November 27, 2008


One of the wonderful things I have enjoyed about having this blog is communicating with the parents of missionaries. As I have read the comments and e-mails, usually from the mothers of misssionaries I have felt their love for their sons and daughters. This is what I want to write about. The incredible love of a parent. The intense bond that forms between parent and child. Lying just under the surface of the joy that is expressed in their words I sense something else.........
sometimes it is a longing..........................or simply an anticipation of what is to come.
It reminds me of the feeling I had during the 9 months of pregnancy. Some days I couldn't hold back the excitement of the anticipation of the joy we would finally feel when we brought this new little bundle home.
The incredible wonder of what and who this child would become.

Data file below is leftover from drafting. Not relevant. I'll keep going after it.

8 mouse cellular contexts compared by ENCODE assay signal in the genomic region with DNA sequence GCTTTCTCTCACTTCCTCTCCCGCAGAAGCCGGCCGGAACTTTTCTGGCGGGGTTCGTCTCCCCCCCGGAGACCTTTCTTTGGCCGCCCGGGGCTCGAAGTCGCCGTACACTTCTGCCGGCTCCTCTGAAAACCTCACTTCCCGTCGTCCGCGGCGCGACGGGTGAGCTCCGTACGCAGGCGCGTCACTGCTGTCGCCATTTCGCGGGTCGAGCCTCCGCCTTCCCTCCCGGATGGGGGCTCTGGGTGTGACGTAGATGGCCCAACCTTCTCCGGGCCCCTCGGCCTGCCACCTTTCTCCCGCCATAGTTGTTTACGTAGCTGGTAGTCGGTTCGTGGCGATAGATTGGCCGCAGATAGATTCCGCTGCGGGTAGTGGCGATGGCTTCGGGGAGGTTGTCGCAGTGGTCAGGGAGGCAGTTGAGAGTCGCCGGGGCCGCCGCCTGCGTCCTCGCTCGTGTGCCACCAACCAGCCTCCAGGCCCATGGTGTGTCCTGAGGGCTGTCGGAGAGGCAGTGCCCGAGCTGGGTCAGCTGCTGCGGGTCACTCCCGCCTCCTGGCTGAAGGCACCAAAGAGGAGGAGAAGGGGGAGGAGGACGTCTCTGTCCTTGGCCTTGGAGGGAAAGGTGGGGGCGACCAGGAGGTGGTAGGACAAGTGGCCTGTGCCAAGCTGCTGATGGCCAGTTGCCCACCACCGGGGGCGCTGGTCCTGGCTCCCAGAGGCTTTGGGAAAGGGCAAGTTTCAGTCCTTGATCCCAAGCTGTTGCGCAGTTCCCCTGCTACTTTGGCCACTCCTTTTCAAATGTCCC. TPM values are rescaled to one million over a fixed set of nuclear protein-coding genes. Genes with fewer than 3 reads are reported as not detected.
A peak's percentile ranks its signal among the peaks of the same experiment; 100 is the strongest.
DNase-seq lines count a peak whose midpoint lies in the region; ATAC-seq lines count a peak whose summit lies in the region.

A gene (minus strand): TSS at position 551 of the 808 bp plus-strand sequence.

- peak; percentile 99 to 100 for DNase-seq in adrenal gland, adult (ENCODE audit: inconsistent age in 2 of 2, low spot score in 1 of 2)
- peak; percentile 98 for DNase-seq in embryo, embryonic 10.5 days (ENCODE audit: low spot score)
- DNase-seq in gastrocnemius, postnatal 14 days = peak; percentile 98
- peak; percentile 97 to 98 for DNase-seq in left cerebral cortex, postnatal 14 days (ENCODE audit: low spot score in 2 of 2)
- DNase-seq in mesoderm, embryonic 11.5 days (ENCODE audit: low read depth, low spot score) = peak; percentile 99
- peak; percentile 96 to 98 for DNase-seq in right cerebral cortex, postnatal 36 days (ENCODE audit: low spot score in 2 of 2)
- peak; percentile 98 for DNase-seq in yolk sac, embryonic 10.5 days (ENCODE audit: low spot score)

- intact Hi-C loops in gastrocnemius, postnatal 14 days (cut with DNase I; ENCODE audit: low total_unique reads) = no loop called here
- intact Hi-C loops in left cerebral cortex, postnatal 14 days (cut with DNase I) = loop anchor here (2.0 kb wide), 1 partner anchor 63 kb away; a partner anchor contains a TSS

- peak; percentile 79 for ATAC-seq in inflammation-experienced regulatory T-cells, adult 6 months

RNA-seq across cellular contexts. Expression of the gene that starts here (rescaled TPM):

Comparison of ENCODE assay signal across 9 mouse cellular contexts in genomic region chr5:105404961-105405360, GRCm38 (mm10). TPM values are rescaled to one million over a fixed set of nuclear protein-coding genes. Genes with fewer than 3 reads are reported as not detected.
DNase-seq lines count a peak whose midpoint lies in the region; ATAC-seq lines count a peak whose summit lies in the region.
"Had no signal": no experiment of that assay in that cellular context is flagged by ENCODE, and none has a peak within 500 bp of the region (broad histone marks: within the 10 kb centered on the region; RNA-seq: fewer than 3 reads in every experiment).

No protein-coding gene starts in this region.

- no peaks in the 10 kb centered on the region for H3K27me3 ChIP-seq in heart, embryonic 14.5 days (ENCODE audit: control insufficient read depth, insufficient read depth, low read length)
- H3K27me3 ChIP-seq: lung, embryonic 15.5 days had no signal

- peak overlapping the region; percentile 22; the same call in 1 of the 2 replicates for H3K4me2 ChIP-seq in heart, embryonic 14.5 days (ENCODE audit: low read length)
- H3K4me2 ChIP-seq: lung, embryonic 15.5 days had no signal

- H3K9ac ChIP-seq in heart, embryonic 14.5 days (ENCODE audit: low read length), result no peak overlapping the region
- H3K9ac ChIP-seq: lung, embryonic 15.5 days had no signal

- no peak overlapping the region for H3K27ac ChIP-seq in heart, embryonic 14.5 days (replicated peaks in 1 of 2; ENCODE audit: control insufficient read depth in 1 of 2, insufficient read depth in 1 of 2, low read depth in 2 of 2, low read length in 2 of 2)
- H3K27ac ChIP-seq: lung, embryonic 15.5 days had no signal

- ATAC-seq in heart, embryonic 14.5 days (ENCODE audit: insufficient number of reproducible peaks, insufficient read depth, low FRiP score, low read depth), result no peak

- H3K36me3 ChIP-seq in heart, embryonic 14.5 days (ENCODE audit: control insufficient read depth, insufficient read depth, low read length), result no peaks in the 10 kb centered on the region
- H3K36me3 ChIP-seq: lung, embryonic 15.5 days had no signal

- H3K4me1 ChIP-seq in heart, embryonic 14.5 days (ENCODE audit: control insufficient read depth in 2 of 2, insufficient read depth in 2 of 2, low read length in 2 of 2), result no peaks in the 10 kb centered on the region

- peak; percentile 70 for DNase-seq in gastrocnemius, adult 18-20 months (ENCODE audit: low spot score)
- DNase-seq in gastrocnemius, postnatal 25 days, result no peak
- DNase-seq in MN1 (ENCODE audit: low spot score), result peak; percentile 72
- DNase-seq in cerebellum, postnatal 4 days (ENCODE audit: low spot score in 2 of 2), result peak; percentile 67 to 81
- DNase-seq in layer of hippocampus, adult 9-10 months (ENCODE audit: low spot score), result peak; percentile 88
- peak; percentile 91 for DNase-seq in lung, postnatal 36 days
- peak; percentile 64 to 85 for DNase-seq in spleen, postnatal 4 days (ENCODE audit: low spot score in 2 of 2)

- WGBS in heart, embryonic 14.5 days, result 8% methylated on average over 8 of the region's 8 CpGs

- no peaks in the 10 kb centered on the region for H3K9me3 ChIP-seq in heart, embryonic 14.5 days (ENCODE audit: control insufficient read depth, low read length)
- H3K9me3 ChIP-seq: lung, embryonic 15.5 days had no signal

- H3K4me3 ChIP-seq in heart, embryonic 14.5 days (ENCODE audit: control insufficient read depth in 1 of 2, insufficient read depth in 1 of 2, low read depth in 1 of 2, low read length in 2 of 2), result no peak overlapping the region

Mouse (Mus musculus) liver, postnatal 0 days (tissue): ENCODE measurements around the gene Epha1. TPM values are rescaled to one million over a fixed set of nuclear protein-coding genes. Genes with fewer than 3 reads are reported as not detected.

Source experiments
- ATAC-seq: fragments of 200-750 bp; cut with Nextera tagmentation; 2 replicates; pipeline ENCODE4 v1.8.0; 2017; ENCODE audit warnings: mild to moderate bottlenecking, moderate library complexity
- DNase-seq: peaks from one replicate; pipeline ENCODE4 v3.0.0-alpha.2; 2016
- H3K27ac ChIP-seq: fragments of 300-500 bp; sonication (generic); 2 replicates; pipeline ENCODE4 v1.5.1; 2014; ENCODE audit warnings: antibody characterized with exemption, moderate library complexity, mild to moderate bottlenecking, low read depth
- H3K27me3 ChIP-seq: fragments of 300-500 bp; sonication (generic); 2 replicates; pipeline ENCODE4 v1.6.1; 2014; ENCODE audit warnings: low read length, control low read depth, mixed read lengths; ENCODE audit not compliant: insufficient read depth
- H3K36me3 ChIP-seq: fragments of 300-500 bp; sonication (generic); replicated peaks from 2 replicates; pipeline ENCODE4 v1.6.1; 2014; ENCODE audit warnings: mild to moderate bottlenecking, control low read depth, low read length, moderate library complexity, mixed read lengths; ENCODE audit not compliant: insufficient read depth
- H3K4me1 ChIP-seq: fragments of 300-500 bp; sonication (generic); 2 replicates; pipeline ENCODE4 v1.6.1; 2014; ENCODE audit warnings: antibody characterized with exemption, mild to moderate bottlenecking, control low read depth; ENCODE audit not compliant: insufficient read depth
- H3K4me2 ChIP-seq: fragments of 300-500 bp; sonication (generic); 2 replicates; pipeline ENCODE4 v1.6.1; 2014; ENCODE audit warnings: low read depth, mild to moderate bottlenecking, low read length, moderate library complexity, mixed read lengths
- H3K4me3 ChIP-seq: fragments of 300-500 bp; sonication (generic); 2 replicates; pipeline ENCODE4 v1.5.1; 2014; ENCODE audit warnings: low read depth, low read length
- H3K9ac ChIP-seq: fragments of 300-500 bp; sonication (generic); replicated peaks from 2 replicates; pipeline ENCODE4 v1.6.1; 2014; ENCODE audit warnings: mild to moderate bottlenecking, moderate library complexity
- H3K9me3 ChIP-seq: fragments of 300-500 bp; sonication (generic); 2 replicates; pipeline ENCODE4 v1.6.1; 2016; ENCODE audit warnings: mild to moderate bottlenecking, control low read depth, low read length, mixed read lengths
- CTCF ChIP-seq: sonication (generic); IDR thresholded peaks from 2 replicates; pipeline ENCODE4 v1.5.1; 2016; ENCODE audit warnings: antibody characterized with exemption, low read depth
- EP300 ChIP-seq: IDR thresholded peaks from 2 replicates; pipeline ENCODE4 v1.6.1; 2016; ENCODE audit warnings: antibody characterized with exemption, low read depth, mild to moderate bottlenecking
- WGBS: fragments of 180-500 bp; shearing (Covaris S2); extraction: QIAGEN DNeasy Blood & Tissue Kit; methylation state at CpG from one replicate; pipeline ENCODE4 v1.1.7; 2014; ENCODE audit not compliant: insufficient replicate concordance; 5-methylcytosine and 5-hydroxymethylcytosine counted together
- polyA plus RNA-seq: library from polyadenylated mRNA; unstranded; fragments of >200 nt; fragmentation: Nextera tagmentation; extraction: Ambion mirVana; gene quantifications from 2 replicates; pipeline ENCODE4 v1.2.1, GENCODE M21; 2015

That is a little of what I feel when I read the letters from the parents of missionaries.
The deep love they have for their child
The anticipation of who they will be when they return home a newer version of their previous self
They know, just as I knew those 9 months I was carrying my babies that
Something incredible is taking place in their child's lives,
something wonderfully Divine
And here is what I wanted to express.......
This process can be hard for parents
This watching our children transform into a newer version of their previous self.
I shouldn't speak for all of us. I know, maybe it isn't hard for all of you, it is hard for me and I sense it is hard for some of the parents who read my blog.
It's not that we don't want them to grow up, or to leave our homes, it is just a process of adjustment that is sometimes difficult.........
I loved having children in my home (that's for another post)
The truth is as our children grow we have to adjust, to learn how to parent a now grown adult. Change is hard. Many times we want to hold on to what we know. We fear the letting go process because we don't really know what will follow. When I read the letters and comments from parents that is what I sense, parents in that process....